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Trustees of Mills College Approve Merger with Northeastern University    

Mills College in Oakland is merging with Northeastern University following approval Tuesday by the Mills College board of trustees.

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Mills College in Oakland is merging with Northeastern University following approval Tuesday by the Mills College board of trustees.

The merger is subject to regulatory and other approvals but is expected to be effective July 1 of next year. Mills College, once an all-women’s college, will then be gender-inclusive and known as Mills College at Northeastern University. 

The merger was prompted by financial troubles brought on by declining student enrollment, Mills College President Beth Hillman said. She said the merger provides excitement, relief, and a sense of hope for what’s going to come next. 

“This gives us short-term solutions, medium-term solutions and long-term solutions,” Hillman said of the merger. 

Faculty and staff will as a next step work together to develop the curriculum for undergraduate and graduate studies at Mills. Mills officials said the graduate and undergraduate programs will be relevant to employers and students.

Faculty and staff will also be collaborating on the development of a Mills Institute, which will promote women’s leadership and empower first-generation students, among others. 

College officials said until the merger is complete, Mills will continue to be an accredited degree-granting college led by the current administrators. They said Mills in the coming weeks will answer questions and provide more information about the merger. 

Northeastern and Mills will be working to tend to the financial needs of Mills, which may now be able to pay more competitive wages to faculty and staff.  

Students who finish at Mills before June 30, 2022, will be granted a degree from Mills College. Students who finish after that date will receive a degree from Mills College at Northeastern University. 

Faculty members who have tenure at Mills College will have tenure with Mills College at Northeastern University and the merged institution will be offering tenure-track and adjunct faculty positions.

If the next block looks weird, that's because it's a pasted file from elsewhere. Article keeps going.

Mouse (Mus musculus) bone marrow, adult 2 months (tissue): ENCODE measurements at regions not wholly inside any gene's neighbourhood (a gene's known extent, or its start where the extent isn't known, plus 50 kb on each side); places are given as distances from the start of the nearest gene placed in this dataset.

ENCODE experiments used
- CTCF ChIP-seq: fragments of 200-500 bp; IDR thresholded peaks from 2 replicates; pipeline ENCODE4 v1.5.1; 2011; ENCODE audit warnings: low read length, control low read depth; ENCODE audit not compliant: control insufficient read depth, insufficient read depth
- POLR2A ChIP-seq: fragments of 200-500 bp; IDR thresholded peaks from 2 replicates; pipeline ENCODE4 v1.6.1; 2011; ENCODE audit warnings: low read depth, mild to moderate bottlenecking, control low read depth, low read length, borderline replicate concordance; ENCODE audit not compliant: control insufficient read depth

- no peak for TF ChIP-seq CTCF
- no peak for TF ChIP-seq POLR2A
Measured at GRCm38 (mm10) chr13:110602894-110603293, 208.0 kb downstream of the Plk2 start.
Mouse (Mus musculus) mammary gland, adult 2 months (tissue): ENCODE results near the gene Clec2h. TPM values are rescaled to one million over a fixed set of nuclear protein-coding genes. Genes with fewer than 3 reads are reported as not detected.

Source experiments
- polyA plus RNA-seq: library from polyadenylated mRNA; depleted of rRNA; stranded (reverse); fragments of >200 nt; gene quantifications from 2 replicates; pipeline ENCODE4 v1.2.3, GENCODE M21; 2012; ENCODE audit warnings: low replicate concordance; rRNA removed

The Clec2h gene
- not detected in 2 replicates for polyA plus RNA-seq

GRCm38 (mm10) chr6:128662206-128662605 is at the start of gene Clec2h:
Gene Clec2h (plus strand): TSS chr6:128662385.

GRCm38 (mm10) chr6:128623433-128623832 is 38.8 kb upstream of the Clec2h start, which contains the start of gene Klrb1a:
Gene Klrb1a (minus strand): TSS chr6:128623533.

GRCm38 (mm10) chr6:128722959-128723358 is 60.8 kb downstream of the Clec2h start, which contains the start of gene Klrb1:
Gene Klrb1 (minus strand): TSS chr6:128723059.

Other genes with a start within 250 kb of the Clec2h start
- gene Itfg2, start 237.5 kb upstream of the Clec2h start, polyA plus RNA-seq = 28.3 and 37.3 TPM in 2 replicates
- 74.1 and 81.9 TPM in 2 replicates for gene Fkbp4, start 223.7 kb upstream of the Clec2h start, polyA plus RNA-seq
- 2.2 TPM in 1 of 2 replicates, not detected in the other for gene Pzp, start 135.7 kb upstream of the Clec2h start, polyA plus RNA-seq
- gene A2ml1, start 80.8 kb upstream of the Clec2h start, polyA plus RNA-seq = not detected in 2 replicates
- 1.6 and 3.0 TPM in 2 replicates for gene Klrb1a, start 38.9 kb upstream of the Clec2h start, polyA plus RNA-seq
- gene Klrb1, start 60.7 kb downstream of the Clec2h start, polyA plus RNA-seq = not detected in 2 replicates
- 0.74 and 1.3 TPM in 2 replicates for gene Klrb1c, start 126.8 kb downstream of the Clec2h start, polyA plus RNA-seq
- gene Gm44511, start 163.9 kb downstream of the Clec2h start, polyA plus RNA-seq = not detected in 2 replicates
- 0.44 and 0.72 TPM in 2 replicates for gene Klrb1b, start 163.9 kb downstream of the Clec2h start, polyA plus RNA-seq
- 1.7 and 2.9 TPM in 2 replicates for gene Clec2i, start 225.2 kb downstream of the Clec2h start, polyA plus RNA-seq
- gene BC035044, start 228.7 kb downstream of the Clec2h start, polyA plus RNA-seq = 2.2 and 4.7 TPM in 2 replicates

Staff who are employed at Mills College on June 30, 2022, will become employees of Northeastern University following that date.  

A judge last month blocked the merger between the two institutions and granted a Mills College alum and voting member of the board of trustees Viji Nakka-Cammauf access to information on the college’s financial condition. 

At a hearing Monday, the judge ruled Mills College complied with the court’s ruling and allowed the board of trustees to vote on the proposed merger. 

“Northeastern has consistently demonstrated that it respects and values the vital contributions that Mills offers, voicing strong support for integrating the powerful mission of Mills through the Northeastern network,” Board of Trustees Chair Katie Sanborn said in a statement. “The Board sees the merger as a positive step forward that will enable the legacy of Mills to endure.”

But Alexa Pagonas, vice president of the Board of Governors for the Alumnae Association of Mills College, said not everybody is happy with the decision. 

“Many Alumnae and those in the Mills community are disheartened that the trustees decided to forego their fiduciary duties by blindly voting to approve this merger without a full and clear picture of Mills’ financial situation or a finalized term sheet as it relates to the deal,” Pagonas said. 

“Dr. Viji Nakka-Cammauf will continue to do everything in her power to uphold her fiduciary duties to the entire Mills community and protect the legacy of the College,” Pagonas said.

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Alameda County

Alameda DA Pamela Price is Ready to ‘Protect the Win’ in Upcoming Recall Election

Alameda District Attorney Pamela Price and her “Protect the Win” campaign held a press conference Wednesday morning to discuss the consolidation of the recall election with the November general election and her steps moving forward. “We are here today to appreciate that the Board of Supervisors yesterday did the right thing and decided not to invest $20 million of our hard-earned tax dollars for a failed effort to overturn the November 2022 election,” Price said.

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Alameda District Attorney Pamela Price held a press conference Wednesday morning at Everett & Jones to discuss the recall election and her path forward now that a date is scheduled for November. Photo by Magaly Muñoz.
Alameda District Attorney Pamela Price held a press conference Wednesday morning at Everett & Jones to discuss the recall election and her path forward now that a date is scheduled for November. Photo by Magaly Muñoz.